Oncology & Cancer

Clinical trial reveals new subtypes of advanced pancreatic cancer

Researchers at the Ontario Institute for Cancer Research (OICR) and the University Health Network (UHN) have discovered detailed new information about the subtypes of pancreatic cancer. A better understanding of the disease ...

Oncology & Cancer

'Magic bullet' takes aim at pancreatic cancer

Every day, more than 1200 people worldwide are told they have pancreatic cancer. Within 12 months, 80 per cent of them will have succumbed to the disease.

Oncology & Cancer

Detecting cancer in urine

Feeling anxious around needles is common. The NHS estimates that around one in 10 people experience trypanophobia, a fear of medical procedures that involve needles or injections.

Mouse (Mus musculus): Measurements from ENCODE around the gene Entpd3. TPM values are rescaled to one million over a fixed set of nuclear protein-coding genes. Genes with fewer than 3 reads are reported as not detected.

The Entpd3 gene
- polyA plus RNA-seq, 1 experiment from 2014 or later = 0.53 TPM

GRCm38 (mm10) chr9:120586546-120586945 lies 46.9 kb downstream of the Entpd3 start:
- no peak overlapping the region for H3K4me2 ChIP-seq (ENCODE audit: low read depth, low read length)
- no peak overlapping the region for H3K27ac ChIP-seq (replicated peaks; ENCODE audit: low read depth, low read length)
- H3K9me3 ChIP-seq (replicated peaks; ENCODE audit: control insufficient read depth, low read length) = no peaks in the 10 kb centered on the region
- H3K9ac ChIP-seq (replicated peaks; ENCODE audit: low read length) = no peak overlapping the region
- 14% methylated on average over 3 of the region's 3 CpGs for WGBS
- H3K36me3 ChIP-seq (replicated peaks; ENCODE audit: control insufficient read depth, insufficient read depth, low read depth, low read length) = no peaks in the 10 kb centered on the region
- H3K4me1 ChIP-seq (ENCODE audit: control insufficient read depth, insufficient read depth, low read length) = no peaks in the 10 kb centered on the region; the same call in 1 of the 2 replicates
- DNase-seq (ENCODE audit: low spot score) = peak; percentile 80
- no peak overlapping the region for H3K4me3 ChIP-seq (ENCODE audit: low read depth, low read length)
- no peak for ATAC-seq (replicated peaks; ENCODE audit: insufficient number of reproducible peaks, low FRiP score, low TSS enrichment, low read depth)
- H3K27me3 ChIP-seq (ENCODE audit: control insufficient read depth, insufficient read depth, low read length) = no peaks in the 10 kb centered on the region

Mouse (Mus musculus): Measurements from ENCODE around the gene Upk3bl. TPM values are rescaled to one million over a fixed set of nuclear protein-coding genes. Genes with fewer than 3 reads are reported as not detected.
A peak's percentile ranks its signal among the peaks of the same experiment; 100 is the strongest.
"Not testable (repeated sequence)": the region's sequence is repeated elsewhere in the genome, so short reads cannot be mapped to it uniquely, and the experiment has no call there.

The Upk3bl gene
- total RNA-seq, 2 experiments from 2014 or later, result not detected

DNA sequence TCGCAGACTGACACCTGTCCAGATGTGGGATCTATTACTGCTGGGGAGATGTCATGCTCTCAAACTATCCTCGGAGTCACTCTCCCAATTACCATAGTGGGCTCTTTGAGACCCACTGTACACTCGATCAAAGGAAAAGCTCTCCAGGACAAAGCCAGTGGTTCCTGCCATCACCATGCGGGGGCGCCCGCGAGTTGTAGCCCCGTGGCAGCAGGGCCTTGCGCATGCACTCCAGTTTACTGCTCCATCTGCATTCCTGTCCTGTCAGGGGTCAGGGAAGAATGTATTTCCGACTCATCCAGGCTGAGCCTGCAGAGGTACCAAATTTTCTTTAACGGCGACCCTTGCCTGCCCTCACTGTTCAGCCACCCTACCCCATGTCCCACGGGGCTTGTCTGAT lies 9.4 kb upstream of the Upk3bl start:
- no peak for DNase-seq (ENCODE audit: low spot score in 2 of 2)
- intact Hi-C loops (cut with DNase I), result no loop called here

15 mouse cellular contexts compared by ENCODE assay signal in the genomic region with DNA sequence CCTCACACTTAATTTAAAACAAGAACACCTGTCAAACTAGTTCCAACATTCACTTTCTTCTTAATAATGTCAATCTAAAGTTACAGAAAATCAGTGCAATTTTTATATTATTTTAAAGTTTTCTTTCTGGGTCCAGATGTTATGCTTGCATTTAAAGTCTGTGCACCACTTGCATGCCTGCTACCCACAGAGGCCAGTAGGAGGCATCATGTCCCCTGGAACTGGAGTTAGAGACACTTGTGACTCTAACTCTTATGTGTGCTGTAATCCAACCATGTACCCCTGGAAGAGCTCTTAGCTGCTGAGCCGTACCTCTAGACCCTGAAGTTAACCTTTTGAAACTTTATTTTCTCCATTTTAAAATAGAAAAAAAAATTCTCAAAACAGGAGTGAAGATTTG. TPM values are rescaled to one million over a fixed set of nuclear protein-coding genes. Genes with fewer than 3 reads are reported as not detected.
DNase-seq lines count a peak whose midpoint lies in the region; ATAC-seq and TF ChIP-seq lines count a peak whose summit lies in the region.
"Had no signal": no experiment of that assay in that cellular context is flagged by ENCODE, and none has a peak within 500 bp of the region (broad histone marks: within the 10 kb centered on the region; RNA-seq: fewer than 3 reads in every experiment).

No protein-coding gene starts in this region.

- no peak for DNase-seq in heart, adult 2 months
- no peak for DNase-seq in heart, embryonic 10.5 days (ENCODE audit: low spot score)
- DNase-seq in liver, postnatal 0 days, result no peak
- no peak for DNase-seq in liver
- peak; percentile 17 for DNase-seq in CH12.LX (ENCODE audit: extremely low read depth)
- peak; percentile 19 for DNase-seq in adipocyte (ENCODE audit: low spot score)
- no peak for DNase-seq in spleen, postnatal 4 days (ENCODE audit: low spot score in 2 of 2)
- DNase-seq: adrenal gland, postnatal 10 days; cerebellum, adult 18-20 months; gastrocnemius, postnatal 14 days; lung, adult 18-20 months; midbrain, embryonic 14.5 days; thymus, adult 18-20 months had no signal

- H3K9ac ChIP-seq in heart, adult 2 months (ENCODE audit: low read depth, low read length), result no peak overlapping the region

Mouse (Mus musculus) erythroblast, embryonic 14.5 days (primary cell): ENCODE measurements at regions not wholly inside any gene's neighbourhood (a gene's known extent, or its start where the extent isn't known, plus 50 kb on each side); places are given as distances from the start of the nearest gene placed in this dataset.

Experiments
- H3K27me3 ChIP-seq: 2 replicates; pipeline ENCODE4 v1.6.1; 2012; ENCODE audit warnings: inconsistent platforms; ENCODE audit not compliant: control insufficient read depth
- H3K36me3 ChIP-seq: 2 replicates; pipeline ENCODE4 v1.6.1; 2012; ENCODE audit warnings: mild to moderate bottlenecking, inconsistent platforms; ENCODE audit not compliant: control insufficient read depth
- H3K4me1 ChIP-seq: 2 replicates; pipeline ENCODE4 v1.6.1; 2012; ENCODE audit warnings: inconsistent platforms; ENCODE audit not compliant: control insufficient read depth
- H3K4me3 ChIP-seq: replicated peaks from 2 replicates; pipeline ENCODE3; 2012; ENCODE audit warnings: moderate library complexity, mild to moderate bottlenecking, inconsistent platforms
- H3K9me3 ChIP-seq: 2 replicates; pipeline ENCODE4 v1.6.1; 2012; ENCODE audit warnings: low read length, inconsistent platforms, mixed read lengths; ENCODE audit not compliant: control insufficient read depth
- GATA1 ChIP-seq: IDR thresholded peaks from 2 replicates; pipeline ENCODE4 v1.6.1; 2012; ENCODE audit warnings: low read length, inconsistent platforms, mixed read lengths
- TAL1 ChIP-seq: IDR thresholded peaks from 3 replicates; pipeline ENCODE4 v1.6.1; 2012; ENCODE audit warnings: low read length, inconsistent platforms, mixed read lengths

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Pancreatic cancer

Pancreatic cancer is a malignant neoplasm of the pancreas. Each year in the United States, about 42,470 individuals are diagnosed with this condition and 35,240 die from the disease. The prognosis is generally poor; less than 5 percent of those diagnosed are still alive five years after diagnosis. Complete remission is still extremely rare. About 95% of exocrine pancreatic cancers are adenocarcinomas (M8140/3). The remaining 5% include adenosquamous carcinomas, squamous cell carcinomas, and giant cell carcinomas. Exocrine pancreatic cancers are far more common than endocrine pancreatic cancers (islet cell carcinomas), which make up about 1% of total cases.

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